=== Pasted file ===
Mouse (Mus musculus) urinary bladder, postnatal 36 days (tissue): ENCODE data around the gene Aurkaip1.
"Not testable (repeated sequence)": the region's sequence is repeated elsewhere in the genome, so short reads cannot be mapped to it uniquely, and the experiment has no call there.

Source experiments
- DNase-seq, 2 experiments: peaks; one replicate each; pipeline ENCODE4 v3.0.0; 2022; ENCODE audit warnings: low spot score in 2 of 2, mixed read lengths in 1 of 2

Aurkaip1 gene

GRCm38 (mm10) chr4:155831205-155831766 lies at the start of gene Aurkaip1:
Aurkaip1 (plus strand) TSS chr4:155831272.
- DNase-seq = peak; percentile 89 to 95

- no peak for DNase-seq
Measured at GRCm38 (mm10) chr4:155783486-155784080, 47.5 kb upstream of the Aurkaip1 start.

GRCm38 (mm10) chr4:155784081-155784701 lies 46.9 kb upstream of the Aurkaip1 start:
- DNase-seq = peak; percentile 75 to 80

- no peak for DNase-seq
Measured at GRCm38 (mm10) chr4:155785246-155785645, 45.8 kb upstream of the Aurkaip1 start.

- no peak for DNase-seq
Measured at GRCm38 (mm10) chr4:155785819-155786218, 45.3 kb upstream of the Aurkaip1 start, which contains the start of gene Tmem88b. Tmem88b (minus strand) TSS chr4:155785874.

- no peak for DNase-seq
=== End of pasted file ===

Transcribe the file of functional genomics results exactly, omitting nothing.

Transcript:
Mouse (Mus musculus) urinary bladder, postnatal 36 days (tissue): ENCODE data around the gene Aurkaip1.
"Not testable (repeated sequence)": the region's sequence is repeated elsewhere in the genome, so short reads cannot be mapped to it uniquely, and the experiment has no call there.

Source experiments
- DNase-seq, 2 experiments: peaks; one replicate each; pipeline ENCODE4 v3.0.0; 2022; ENCODE audit warnings: low spot score in 2 of 2, mixed read lengths in 1 of 2

Aurkaip1 gene

GRCm38 (mm10) chr4:155831205-155831766 lies at the start of gene Aurkaip1:
Aurkaip1 (plus strand) TSS chr4:155831272.
- DNase-seq = peak; percentile 89 to 95

- no peak for DNase-seq
Measured at GRCm38 (mm10) chr4:155783486-155784080, 47.5 kb upstream of the Aurkaip1 start.

GRCm38 (mm10) chr4:155784081-155784701 lies 46.9 kb upstream of the Aurkaip1 start:
- DNase-seq = peak; percentile 75 to 80

- no peak for DNase-seq
Measured at GRCm38 (mm10) chr4:155785246-155785645, 45.8 kb upstream of the Aurkaip1 start.

- no peak for DNase-seq
Measured at GRCm38 (mm10) chr4:155785819-155786218, 45.3 kb upstream of the Aurkaip1 start, which contains the start of gene Tmem88b. Tmem88b (minus strand) TSS chr4:155785874.

- no peak for DNase-seq